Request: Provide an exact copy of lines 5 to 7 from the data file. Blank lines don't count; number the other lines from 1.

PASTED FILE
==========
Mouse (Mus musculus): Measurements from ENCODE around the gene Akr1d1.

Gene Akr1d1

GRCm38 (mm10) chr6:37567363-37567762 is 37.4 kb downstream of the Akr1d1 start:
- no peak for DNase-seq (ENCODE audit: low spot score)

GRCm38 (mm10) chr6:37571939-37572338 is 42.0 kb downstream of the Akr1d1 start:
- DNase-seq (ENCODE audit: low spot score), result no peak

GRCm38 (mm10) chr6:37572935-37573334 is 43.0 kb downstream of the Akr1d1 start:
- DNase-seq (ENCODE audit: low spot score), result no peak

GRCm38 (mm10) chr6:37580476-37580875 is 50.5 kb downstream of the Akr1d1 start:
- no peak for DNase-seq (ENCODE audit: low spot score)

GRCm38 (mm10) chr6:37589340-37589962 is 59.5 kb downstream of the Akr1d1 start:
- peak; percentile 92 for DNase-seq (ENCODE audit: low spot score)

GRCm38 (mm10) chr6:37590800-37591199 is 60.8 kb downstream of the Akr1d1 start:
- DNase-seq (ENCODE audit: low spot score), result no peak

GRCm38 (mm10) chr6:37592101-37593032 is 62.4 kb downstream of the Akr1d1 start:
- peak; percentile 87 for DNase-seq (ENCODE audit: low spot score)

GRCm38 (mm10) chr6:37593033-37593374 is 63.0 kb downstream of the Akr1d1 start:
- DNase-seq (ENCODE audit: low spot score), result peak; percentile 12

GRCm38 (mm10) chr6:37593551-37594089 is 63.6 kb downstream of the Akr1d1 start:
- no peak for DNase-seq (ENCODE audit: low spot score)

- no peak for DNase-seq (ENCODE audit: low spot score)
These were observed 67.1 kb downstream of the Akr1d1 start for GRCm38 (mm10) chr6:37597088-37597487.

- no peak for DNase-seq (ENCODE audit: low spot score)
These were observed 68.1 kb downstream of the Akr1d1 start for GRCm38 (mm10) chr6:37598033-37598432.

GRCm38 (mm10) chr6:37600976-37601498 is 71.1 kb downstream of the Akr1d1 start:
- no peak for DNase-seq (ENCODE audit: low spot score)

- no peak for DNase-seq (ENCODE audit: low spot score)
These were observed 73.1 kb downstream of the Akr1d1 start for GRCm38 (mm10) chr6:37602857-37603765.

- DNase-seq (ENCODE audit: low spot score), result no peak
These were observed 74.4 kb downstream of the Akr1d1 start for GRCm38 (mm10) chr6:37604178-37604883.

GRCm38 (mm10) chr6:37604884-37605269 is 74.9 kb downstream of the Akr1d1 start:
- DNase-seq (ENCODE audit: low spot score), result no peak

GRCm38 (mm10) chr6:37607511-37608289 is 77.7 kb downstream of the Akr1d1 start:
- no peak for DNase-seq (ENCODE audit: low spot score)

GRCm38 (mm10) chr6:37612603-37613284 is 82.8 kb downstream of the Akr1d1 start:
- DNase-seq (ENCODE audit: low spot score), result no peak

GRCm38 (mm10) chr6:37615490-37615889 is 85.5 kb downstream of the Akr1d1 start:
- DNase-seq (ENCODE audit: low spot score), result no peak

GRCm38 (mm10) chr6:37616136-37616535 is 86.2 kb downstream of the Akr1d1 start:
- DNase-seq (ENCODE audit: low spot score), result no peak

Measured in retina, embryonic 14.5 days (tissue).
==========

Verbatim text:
GRCm38 (mm10) chr6:37571939-37572338 is 42.0 kb downstream of the Akr1d1 start:
- DNase-seq (ENCODE audit: low spot score), result no peak

GRCm38 (mm10) chr6:37572935-37573334 is 43.0 kb downstream of the Akr1d1 start: